But Mora’s tenure also was marked by an odd series of off-field distractions, including the embarrassment he caused himself during a Seattle radio station interview before a crucial game against Dallas last month.
    Mora said his ‘‘dream job’’ was to coach at the University of Washington, his alma mater, and that he’d jump at the chance to take it — even if the Falcons were in the middle of the playoffs. The fact the school already has a coach, Tyrone Willingham, only added to the embarrassment.
    Mora claimed he was only kidding with the radio host, former college teammate and former backup Atlanta quarterback Hugh Millen, but conceded that it didn’t sound that way after listening to a tape of the interview.
    The comments were broadcast nationally, upsetting Falcons fans and angering Blank. The coach was summoned to Blank’s Atlanta office the day before the Dallas game to discuss the issue, then sent out alone before the media to make an apology.
    ‘‘I obviously was very disappointed in those comments,’’ Blank said. ‘‘I spoke to him about it, and he took responsibility for it. He felt badly about it and he apologized to Atlanta. He has a real fondness for the community."
    Mora also endured an awkward situation created by his father. The senior Mora, also speaking on a radio show, agreed with a co-host that Vick was a ‘‘coach killer.’’
    Vick was clearly upset by the comment and left to wonder if the father’s opinion was influenced by private comments from Atlanta’s coach, who worked hard to patch up any rift by saying he would take Vick over anyone in NFL history if he was starting a team.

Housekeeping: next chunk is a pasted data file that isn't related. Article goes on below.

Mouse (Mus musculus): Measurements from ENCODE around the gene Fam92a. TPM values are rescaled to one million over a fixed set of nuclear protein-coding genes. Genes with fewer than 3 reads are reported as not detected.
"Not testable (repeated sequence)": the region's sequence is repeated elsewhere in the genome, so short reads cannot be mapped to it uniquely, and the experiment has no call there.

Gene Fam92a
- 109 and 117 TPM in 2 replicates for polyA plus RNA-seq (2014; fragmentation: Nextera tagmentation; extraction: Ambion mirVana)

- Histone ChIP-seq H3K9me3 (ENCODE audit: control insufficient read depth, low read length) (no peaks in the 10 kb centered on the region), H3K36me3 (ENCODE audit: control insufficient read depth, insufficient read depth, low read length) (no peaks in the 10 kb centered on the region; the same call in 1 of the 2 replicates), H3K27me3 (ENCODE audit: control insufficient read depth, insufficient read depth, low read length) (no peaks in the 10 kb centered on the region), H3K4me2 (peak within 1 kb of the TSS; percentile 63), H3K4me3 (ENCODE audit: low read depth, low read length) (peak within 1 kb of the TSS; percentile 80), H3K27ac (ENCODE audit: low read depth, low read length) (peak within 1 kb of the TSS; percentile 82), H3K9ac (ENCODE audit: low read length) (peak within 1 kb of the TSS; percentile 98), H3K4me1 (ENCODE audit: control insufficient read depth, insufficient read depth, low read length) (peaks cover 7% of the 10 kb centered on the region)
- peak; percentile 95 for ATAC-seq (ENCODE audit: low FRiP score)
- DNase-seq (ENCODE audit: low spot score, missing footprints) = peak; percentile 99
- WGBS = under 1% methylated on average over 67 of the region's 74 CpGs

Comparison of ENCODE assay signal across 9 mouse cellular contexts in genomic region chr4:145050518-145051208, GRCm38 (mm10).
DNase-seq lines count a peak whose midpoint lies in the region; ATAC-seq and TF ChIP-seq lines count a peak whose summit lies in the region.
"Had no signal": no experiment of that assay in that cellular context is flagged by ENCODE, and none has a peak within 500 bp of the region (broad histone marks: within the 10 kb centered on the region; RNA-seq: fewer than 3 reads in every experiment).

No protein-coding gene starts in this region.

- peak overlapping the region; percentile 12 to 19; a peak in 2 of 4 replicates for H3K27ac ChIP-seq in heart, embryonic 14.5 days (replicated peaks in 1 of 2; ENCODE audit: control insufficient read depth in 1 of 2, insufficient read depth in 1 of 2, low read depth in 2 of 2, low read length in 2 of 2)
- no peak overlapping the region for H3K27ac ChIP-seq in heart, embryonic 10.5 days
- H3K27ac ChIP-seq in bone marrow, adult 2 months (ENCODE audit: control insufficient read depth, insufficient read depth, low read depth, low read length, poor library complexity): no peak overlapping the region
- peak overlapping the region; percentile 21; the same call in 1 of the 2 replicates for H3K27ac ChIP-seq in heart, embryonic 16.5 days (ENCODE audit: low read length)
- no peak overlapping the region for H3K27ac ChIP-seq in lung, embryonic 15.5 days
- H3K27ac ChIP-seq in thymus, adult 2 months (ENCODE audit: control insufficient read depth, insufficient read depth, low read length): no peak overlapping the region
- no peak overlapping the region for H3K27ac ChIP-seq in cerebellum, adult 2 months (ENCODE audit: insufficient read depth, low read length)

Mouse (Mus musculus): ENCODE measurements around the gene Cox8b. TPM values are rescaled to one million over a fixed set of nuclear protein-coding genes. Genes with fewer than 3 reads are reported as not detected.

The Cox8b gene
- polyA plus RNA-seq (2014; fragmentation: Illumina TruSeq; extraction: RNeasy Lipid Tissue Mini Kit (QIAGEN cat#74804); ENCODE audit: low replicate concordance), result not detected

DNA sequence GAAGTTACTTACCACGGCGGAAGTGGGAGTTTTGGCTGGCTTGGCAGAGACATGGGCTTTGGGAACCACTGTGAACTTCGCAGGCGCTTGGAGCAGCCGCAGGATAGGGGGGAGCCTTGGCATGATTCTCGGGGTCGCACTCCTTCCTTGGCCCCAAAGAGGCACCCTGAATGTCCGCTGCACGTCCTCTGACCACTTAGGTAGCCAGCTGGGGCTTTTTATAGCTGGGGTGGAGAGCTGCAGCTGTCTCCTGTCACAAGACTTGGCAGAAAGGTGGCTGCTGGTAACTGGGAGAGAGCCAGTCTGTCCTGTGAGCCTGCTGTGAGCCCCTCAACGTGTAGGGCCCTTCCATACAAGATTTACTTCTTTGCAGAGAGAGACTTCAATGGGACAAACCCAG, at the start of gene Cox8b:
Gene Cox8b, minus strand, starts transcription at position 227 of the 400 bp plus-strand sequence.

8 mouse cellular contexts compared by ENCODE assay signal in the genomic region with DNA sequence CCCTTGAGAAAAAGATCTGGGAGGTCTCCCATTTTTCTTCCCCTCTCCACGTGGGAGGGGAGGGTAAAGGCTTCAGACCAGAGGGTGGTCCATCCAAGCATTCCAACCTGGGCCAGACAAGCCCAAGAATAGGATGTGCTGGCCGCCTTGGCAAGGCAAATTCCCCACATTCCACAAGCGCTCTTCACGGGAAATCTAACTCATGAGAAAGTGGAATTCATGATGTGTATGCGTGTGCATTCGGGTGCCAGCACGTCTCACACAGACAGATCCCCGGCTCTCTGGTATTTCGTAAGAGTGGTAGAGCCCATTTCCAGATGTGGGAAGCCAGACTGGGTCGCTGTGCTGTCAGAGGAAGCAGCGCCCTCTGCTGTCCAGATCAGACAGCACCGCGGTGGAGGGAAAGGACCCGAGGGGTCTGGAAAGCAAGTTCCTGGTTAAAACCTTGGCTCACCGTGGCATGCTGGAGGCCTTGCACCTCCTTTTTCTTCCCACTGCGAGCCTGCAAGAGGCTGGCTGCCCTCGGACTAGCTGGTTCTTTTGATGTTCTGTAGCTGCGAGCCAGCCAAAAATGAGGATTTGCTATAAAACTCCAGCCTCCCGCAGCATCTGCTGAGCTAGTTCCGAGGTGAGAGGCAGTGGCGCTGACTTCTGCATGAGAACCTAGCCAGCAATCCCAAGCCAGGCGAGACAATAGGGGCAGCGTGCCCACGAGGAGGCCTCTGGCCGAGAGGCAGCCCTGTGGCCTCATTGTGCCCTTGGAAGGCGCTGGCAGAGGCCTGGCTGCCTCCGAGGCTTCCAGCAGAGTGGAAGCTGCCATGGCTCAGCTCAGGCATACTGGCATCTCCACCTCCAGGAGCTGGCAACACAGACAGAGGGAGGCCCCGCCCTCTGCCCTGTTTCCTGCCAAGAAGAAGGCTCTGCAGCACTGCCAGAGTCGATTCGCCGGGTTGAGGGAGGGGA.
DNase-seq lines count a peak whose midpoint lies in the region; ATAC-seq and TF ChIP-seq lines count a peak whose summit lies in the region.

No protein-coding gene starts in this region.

On the field, another second-half collapse was too much for Blank to take, though Mora’s tenure was one of the most successful in the Falcons’ mostly dismal history. He joins Leeman Bennett as the only coaches to leave with a winning record.
    But expectations have been ratcheted up since Blank, a co-founder of Home Depot, bought the team three years ago and began spending freely to bolster the club’s roster. Vick received the richest contract in NFL history, and the team gave up a first-round pick to sign Abraham to a lucrative deal.
    Last month, Blank said that a second straight .500 finish would be unacceptable. After a devastating loss to Carolina in the next-to-last game, he reminded reporters about the statement without elaborating.
    With the pressure mounting, Mora defended his record, even though the Panthers started backup quarterback Chris Weinke, who ended a 17-game career losing streak in the Carolina’s 10-3 victory.
    As the losses mounted, even those such as Vick, who had been publicly supportive in the past, seemed to lose faith in the coaching staff.
    ‘‘It’s a question that needs to be answered,’’ Vick said. ‘‘We’re too good to be losing these games. We should be up there among the elite.’’
    On Sunday, Vick said he’s worked well with Mora, but was noncommittal when asked if Blank should fire the coach.